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If anybody’s expecting something rather grand, let him know that this is the beginning of the realm, inaugurated in a private household, and its effort is not yet bearing fruit. Fortune is only uplifting our prince; when he has been uplifted, perhaps he will give you something more majestic.


Enter three citizens (scholars) debating the condition of the newly-founded government.

1. Greetings, friends, and a good day too you. Certainly you are well met. What’s the news about these things.
2. By Hercules, for a long time I’ve heard nothing new. It seems to me that all is lying quiet.
1. So does our prince, lately elected by vote of all the Commons, value honor and applause so lightly? Where’s that old-fashioned zeal of an unbridled spirit snatching honor from the nation’s fostering bosom? Back then everybody valued rule more than his life. Men sought for honor, honor did not seek out men. Did our man refuse this distinction when it was offered? Has he disdained those men from whom he received this honor?
2. I think he scorns both you and it.
3. You are not thinking aright. Trust me, he scorns neither you nor it.
1. So why doesn’t he come out in broad daylight, and firm up our newly-founded constitution with laws, as behooves the genuine head of such a great body?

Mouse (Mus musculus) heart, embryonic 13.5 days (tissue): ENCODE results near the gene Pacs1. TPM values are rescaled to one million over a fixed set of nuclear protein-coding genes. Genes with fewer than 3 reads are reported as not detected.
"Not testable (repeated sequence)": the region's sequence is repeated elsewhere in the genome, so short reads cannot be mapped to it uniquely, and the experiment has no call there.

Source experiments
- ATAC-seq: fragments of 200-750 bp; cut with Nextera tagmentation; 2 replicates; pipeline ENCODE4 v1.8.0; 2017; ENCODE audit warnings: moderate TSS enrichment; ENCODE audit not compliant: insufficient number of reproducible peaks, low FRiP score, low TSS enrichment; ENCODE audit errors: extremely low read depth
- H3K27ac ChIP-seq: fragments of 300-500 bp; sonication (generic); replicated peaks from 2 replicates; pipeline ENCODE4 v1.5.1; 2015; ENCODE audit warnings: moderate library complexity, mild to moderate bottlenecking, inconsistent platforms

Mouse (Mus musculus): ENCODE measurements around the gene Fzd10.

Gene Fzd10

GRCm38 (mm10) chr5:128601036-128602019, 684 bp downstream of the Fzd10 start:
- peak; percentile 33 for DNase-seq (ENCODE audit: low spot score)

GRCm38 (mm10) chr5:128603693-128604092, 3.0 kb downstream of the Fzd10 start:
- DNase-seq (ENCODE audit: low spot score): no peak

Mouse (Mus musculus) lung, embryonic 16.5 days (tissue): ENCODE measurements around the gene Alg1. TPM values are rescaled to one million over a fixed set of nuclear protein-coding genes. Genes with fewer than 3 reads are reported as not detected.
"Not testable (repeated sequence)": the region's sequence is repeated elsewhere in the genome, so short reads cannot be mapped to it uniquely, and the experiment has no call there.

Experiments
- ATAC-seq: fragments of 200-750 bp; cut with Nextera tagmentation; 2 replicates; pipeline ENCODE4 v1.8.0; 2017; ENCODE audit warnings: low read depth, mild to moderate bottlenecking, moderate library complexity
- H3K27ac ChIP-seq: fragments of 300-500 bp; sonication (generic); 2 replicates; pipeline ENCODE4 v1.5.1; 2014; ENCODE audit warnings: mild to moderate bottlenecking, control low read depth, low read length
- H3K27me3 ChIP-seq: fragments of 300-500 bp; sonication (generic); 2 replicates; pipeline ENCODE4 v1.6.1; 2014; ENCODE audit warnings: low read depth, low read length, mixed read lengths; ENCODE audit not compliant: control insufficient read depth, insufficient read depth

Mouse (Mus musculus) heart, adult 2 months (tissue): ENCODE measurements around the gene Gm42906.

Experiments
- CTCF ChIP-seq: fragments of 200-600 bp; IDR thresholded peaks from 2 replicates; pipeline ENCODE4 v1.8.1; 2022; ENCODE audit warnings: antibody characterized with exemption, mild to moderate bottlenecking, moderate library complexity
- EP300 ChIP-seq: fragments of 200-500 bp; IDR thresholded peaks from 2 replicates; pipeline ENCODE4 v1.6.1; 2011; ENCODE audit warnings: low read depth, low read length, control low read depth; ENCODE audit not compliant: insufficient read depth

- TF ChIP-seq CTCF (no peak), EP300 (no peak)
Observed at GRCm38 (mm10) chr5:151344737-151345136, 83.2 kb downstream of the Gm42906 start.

2. If you are calling a king a head, I am of the opinion that a constitution is better of when it is headless.
1. Watch what you say.
2. Yes, I’ll say it again. Is the people so unaware of its own power that it submits so many necks to a single head? Does it tolerate having a single citizen govern many fellow-citizens? Is this fair? I don’t see why any man you care to name should be set above me or thee. Should I, a free man, submit to being anybody’s slave? Before that, I’ll see any “master” drowned in the ocean.
1. I can’t stand any more of these unlawful words.
2. You can’t stand them. You’ll stand them against your will, unless you choose to depart.
1. You’ll be put on trial for treason, and I won’t conceal your guilt.
2. You won’t conceal it? Pray conceal your foolishness, if you can.
1. Are you adding insults to your guilt?
2. Why not, since you deserve them.
3. Cease your quarrel, gentlemen. You are too harsh, and you too violent. A state without a king can be happy enough, but in the meantime a king does no harm.
2. He does a lot of harm.
1. He does a lot of good.
3. Restrain yourselves a moment. Scarcely any popular state observes the laws, but his subjects are too punctual in obeying a tyrant. If somebody rules, he will do so at his pleasure. If somebody rules peacefully and teaches law, administering justice in a calm and pious spirit, this man can be very helpful for a republic. But that talk of yours is scarcely fitting, and highly illegal. It is dangerous to speak about great men. And so, Philarchus, if you don’t like what my friend is saying, at least keep quiet for my sake. What he says is said out of anger. If he doesn’t change his mind, it will be his downfall. (Enter a messenger from the market-place.)